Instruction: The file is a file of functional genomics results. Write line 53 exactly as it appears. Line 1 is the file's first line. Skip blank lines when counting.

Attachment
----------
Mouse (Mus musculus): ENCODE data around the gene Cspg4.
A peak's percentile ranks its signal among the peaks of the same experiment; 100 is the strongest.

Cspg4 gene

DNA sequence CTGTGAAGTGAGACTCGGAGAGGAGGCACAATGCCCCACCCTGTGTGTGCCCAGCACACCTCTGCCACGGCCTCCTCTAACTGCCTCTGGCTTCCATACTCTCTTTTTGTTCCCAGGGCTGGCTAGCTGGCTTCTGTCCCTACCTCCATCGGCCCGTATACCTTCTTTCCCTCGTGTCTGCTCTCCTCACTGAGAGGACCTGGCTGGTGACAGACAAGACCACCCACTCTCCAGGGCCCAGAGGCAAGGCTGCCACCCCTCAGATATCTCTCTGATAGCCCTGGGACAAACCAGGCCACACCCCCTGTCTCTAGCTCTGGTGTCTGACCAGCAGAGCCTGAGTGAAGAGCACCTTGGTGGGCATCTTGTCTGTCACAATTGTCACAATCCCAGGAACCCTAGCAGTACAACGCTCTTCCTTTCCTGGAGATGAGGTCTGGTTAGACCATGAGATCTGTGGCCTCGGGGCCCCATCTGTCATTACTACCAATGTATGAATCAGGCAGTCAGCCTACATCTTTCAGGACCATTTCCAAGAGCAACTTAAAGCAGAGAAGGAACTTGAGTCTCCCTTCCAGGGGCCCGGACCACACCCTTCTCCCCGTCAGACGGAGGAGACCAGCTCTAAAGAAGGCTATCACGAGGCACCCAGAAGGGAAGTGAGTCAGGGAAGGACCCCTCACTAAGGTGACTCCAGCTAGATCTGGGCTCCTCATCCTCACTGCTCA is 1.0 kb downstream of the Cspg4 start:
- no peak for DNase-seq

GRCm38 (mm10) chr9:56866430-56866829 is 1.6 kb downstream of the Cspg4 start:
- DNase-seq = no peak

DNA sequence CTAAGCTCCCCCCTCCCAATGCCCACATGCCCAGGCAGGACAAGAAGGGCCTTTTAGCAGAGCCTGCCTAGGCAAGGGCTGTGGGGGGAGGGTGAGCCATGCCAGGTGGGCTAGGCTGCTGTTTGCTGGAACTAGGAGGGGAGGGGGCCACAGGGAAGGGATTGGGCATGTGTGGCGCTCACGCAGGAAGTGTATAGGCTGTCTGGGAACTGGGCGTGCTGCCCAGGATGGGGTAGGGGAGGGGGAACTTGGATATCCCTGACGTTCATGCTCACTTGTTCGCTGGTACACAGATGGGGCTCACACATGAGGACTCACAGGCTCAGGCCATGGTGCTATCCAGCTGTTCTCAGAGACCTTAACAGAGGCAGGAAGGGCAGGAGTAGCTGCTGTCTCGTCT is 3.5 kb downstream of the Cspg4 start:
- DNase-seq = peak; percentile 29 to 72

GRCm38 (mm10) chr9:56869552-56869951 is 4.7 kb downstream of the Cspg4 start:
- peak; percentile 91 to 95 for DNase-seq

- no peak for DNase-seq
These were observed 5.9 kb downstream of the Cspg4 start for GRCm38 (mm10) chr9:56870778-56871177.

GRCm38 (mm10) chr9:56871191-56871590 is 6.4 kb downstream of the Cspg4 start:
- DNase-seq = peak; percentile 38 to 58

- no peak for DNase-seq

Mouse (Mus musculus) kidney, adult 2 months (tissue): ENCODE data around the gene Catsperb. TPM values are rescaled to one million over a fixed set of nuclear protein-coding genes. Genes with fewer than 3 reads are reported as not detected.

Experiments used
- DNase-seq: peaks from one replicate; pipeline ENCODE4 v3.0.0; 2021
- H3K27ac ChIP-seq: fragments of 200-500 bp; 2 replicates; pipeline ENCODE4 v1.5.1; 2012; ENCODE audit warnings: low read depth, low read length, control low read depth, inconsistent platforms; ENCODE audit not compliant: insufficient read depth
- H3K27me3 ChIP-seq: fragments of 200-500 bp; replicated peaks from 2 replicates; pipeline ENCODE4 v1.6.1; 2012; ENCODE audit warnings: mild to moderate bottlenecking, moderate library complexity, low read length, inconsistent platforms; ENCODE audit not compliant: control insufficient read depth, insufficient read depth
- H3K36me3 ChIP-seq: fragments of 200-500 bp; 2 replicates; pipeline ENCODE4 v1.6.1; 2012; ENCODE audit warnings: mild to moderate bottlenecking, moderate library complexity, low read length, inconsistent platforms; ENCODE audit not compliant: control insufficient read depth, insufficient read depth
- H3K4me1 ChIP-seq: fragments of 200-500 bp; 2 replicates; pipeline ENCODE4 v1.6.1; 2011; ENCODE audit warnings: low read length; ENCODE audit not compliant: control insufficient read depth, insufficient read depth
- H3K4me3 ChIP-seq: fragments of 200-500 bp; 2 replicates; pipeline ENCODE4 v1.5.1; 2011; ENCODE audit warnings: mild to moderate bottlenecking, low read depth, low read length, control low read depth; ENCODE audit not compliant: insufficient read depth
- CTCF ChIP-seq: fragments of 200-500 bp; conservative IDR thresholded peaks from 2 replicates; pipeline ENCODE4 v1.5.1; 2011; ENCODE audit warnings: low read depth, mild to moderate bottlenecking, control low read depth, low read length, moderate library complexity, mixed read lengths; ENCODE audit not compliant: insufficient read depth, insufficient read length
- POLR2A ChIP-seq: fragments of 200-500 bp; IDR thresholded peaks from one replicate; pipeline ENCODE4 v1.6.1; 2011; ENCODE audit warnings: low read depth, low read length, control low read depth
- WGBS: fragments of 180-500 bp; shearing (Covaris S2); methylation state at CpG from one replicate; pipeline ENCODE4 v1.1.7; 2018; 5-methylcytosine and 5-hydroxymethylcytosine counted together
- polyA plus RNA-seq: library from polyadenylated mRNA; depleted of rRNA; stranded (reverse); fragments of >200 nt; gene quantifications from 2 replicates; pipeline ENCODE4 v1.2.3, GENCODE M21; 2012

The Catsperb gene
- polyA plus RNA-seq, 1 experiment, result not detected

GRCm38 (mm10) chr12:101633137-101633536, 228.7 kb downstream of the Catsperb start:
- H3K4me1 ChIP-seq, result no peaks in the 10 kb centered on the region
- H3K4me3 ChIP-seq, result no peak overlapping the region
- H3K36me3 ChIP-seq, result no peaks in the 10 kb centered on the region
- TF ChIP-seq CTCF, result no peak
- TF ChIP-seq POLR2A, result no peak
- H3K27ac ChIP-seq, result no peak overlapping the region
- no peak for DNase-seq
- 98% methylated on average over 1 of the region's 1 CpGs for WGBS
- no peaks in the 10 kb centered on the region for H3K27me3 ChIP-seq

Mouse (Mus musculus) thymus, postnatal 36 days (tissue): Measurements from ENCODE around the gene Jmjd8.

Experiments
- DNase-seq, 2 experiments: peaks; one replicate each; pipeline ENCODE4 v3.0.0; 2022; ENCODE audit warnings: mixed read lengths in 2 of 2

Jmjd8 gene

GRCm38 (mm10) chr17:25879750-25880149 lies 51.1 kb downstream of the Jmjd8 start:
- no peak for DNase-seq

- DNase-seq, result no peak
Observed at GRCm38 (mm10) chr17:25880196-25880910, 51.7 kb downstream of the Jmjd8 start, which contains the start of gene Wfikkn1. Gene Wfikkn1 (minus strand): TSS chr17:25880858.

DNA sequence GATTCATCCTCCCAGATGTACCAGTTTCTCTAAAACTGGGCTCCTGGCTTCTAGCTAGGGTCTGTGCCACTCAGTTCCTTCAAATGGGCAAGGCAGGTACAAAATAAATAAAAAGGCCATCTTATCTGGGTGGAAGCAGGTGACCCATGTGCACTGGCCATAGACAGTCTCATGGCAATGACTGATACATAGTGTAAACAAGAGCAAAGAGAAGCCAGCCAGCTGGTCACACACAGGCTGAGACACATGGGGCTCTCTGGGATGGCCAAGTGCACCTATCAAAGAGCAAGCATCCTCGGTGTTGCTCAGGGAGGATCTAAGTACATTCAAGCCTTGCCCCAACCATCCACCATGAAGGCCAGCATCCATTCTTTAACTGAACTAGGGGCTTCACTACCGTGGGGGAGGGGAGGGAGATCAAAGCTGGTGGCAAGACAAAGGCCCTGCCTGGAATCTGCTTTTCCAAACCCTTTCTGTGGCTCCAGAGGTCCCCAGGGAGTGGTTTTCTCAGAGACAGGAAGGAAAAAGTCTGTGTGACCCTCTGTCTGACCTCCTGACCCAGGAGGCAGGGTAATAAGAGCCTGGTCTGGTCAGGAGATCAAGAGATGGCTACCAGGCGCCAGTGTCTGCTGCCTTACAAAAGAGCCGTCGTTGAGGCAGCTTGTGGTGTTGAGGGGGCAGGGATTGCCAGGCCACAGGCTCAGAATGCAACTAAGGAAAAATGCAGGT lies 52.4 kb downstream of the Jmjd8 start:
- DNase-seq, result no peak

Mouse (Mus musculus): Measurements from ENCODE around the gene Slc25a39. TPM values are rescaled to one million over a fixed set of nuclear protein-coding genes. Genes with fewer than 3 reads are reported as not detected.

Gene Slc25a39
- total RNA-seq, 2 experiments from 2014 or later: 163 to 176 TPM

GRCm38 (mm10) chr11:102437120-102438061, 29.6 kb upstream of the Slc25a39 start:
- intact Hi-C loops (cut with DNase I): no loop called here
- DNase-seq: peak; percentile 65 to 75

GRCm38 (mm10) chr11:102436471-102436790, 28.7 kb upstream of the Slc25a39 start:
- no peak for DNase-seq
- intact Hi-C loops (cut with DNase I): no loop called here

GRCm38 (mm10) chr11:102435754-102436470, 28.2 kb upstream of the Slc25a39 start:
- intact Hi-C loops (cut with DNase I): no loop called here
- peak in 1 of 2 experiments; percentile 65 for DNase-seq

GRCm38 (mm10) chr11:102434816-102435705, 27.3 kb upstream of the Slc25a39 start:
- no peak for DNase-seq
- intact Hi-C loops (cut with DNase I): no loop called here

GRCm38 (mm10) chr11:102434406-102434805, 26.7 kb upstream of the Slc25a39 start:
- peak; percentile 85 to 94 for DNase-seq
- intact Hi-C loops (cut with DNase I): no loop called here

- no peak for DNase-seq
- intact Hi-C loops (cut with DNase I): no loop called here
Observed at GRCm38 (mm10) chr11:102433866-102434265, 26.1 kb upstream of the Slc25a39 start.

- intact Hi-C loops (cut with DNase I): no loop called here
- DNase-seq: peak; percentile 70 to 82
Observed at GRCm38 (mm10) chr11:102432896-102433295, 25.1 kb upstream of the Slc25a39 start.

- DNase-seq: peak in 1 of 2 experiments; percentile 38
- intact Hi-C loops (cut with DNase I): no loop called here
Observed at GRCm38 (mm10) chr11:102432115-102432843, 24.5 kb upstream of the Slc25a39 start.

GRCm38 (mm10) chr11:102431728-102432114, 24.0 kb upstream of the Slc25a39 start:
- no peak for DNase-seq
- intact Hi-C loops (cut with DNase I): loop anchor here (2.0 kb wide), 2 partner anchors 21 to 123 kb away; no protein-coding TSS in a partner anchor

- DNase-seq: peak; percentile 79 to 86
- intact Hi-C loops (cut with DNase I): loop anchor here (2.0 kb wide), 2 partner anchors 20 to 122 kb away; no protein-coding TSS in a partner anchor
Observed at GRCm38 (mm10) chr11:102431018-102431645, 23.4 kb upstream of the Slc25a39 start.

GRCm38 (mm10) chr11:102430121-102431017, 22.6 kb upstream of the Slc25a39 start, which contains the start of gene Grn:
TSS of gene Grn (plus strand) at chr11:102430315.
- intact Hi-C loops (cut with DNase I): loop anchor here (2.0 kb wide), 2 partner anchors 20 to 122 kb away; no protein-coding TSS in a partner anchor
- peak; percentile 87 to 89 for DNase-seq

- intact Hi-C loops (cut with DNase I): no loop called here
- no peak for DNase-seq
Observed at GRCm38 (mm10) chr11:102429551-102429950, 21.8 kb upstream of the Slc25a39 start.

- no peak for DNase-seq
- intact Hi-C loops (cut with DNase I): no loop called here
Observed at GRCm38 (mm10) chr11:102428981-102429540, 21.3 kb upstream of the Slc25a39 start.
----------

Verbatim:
- total RNA-seq, 2 experiments from 2014 or later: 163 to 176 TPM